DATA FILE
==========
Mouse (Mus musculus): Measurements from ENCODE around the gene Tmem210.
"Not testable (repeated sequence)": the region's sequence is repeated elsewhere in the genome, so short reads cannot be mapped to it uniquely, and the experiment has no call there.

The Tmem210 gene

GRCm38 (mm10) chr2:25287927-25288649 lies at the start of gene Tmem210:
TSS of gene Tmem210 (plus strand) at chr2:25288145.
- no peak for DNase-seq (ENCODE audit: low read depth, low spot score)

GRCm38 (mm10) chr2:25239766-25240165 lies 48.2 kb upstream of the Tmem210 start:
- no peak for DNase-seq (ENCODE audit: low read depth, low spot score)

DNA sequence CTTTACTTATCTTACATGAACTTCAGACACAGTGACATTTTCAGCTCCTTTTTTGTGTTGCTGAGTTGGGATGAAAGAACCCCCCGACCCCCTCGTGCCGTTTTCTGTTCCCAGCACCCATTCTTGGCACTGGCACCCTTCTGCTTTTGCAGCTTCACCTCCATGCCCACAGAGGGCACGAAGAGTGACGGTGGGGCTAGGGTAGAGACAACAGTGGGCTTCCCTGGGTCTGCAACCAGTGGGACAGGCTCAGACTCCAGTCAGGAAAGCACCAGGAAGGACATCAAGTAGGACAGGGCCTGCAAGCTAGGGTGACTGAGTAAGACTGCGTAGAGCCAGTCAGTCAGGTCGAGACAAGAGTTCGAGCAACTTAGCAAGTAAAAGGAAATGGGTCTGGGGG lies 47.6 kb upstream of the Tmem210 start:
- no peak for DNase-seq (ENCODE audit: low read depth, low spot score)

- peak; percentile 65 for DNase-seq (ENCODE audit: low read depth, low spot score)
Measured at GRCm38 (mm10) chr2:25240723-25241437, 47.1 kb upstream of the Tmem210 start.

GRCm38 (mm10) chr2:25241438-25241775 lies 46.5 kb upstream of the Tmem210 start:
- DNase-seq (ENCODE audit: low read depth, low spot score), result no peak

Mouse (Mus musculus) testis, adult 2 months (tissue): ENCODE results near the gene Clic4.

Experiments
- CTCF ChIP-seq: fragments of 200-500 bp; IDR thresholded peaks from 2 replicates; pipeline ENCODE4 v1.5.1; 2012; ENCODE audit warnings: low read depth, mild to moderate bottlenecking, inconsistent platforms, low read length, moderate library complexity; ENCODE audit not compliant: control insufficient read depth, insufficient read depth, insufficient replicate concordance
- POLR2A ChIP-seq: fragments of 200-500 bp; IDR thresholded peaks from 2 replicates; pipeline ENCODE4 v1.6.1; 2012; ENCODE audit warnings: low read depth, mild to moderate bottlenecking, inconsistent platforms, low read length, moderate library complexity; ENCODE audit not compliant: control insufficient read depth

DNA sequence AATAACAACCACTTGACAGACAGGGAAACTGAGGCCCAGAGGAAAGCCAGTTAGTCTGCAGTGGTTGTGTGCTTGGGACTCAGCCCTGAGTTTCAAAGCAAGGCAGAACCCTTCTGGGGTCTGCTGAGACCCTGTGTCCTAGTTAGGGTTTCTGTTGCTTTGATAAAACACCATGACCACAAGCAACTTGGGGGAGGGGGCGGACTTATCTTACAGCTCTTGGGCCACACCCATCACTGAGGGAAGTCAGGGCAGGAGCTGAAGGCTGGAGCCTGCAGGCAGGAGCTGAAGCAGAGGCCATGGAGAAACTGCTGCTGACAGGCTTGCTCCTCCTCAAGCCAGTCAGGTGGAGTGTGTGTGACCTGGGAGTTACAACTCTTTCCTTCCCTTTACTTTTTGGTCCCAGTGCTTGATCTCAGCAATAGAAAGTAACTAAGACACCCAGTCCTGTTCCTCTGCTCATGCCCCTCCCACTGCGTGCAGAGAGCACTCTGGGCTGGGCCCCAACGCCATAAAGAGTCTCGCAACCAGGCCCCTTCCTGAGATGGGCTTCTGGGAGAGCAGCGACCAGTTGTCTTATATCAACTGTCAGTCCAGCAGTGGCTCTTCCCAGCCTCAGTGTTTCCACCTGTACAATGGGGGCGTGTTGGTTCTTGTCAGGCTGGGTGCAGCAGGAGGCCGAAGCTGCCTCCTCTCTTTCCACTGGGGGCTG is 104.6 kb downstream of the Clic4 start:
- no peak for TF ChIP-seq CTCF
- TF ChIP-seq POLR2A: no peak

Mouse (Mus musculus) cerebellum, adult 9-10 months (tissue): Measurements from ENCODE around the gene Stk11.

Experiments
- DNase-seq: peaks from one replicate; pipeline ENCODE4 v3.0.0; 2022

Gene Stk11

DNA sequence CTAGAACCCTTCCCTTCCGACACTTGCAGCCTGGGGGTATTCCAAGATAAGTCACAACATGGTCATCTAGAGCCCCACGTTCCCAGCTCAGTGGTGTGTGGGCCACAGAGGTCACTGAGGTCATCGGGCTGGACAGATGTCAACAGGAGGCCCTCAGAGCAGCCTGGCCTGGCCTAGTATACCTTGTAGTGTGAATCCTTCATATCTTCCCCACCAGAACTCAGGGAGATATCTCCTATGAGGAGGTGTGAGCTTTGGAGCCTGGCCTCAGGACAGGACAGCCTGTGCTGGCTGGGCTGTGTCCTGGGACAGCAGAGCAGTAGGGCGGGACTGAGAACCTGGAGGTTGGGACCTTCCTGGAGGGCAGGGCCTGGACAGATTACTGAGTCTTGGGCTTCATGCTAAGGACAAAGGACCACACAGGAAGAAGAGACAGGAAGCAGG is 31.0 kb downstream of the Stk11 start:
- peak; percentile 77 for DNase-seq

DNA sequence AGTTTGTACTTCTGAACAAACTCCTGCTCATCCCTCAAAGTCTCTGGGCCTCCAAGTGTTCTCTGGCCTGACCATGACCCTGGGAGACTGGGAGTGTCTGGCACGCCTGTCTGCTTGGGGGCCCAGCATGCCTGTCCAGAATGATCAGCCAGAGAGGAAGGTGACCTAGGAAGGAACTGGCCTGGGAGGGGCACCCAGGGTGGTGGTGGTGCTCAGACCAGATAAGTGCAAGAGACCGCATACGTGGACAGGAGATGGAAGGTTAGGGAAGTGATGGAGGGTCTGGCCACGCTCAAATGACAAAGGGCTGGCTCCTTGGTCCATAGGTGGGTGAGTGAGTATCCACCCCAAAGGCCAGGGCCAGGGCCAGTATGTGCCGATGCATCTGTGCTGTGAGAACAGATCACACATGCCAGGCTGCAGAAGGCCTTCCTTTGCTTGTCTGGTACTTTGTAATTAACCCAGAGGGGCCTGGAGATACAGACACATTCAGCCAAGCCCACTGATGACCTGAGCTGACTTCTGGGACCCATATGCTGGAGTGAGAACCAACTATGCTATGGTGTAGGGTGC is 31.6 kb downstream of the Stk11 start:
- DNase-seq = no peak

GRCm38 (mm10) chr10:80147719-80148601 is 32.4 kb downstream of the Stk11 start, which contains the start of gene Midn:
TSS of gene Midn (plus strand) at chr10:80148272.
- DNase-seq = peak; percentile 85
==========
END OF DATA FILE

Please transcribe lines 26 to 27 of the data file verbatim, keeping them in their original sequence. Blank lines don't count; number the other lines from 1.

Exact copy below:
DNA sequence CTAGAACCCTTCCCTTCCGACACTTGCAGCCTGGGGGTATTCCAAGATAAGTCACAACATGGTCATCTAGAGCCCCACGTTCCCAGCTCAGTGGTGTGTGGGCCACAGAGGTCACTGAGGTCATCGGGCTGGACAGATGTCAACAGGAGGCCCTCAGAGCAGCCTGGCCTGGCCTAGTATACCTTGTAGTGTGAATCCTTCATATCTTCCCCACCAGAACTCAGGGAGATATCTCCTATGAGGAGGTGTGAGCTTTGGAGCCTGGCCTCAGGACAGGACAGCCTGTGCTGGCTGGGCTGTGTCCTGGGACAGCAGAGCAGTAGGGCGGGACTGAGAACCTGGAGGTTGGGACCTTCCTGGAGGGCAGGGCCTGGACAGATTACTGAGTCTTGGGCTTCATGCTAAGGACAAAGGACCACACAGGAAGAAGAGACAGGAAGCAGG is 31.0 kb downstream of the Stk11 start:
- peak; percentile 77 for DNase-seq